(Warning: This post contains adult content. If you’re offended by the idea of consenting adults engaging in casual sex, normally scheduled programming will resume… um, as soon as I have something to say. Which I have struggled with of late.)

“Did you pick up some disease in all the places you traveled?” B wanted to know. B is a former journalist and now photographer I met on Tinder, where I went – possibly ill-advisedly – after the unpleasant end of a 3.5 month relationship last week.

Last night, B cooked me dinner, which sounds really nice until I tell you that he did it because he didn’t want to pay for dinner out. (He told me this, even going to so far as to go into the costs.) My plate included half a baked potato. (“Do you really need a whole one?” he had asked me while he was cooking. It was somewhat rhetoric, since he didn’t actually have a whole potato for each of us. Anyway, I am not exactly the best judge of portion sizes, not that he knew that.)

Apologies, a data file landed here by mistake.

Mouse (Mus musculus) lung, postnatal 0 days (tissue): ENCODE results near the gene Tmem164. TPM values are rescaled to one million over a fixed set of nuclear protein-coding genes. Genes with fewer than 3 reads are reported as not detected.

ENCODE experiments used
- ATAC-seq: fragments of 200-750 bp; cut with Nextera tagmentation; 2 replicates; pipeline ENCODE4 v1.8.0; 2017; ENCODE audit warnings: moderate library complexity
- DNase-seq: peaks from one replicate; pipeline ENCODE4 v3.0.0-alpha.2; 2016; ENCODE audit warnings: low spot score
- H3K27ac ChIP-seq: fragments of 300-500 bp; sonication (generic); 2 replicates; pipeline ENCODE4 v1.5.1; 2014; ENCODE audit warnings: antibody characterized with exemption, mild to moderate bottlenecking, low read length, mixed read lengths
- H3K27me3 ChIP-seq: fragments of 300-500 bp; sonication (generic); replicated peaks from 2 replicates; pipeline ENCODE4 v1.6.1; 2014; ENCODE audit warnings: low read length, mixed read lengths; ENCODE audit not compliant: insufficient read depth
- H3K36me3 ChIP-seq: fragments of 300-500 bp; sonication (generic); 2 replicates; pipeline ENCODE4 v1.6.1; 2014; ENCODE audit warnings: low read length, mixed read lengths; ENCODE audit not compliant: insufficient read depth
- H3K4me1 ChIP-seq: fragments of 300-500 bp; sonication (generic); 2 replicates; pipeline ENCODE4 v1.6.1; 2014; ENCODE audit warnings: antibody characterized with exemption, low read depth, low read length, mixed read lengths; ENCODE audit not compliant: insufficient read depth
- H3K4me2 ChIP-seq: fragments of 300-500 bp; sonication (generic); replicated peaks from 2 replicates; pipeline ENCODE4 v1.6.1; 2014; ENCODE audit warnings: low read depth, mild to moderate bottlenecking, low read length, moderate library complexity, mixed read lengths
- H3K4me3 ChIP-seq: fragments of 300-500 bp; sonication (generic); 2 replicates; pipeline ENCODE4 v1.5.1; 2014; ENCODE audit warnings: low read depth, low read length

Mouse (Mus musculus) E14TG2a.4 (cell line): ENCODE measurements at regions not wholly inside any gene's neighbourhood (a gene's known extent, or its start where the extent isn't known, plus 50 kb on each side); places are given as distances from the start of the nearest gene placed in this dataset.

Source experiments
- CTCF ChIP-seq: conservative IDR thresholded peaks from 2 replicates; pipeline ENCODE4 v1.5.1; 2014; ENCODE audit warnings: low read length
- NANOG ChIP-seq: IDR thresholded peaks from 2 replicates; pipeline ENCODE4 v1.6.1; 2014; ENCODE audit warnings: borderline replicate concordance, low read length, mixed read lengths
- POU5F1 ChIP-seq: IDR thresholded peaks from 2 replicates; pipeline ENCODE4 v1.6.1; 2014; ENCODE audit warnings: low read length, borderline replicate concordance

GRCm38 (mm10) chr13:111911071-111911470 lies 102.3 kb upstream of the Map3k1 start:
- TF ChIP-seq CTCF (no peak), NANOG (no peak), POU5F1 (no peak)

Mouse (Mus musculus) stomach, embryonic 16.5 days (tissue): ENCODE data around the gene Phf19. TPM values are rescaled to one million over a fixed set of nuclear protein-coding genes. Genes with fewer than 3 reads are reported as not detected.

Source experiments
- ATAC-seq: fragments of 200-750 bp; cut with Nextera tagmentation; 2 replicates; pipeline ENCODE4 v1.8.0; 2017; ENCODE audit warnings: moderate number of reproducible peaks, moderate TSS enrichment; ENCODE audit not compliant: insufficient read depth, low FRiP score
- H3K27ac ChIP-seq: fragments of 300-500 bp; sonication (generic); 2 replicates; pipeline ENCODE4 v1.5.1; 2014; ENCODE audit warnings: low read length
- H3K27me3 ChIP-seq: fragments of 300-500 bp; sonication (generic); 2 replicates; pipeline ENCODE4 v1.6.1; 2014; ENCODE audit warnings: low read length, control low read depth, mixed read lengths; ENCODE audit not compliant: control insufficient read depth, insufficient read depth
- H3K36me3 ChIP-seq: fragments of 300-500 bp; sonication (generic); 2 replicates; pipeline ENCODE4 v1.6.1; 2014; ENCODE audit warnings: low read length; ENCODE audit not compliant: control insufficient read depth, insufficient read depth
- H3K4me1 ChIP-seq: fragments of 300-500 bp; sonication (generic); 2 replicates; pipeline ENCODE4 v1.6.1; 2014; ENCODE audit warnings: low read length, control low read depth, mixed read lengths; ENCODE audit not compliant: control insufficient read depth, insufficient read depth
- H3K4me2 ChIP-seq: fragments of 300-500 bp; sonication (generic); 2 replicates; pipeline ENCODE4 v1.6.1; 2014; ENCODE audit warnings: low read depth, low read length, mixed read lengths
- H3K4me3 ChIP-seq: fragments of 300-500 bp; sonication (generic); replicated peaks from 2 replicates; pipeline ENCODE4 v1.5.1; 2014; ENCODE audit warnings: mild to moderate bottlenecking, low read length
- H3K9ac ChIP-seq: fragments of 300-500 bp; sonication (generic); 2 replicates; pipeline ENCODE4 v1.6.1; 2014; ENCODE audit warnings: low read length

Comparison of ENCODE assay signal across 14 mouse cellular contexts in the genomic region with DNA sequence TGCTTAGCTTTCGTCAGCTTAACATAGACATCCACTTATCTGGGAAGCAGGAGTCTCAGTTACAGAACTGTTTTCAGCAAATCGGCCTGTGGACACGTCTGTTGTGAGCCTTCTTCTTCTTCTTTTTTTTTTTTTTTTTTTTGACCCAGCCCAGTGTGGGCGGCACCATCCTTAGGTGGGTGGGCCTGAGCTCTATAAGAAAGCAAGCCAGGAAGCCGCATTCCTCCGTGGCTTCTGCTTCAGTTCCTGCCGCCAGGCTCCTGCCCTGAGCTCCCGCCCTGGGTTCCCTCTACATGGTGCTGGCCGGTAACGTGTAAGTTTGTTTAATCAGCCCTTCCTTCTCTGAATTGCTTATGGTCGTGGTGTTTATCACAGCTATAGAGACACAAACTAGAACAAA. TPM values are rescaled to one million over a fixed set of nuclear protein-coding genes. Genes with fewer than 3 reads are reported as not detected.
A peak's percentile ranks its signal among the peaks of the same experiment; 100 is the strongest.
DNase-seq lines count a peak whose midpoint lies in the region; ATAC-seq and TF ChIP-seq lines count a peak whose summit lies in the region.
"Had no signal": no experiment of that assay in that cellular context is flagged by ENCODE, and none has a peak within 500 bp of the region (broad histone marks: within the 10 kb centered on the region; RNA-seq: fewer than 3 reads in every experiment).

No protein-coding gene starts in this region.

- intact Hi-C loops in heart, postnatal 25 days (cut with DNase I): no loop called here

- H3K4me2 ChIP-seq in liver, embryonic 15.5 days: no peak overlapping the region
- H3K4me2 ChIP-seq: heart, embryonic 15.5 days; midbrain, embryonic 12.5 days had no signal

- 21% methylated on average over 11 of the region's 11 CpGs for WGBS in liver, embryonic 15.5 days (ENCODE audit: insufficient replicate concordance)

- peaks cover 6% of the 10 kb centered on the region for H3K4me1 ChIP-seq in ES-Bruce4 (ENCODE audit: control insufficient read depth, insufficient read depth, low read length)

If you’re already wondering why I stayed one minute past dinner – let alone ended up in bed with this man – you haven’t been 41 and single. And also in need of some distraction and adventure.

So back to this morning in bed. Or maybe it was last night. There was a lot of red wine involved.

After he made the disease comment, he mentioned that he could do without catching whatever it was, and still I couldn’t tell where this was going. And then – I can’t remember the exact wording of it – he mentioned that I had a lot of “weird lines” on my body. 

Stretch marks.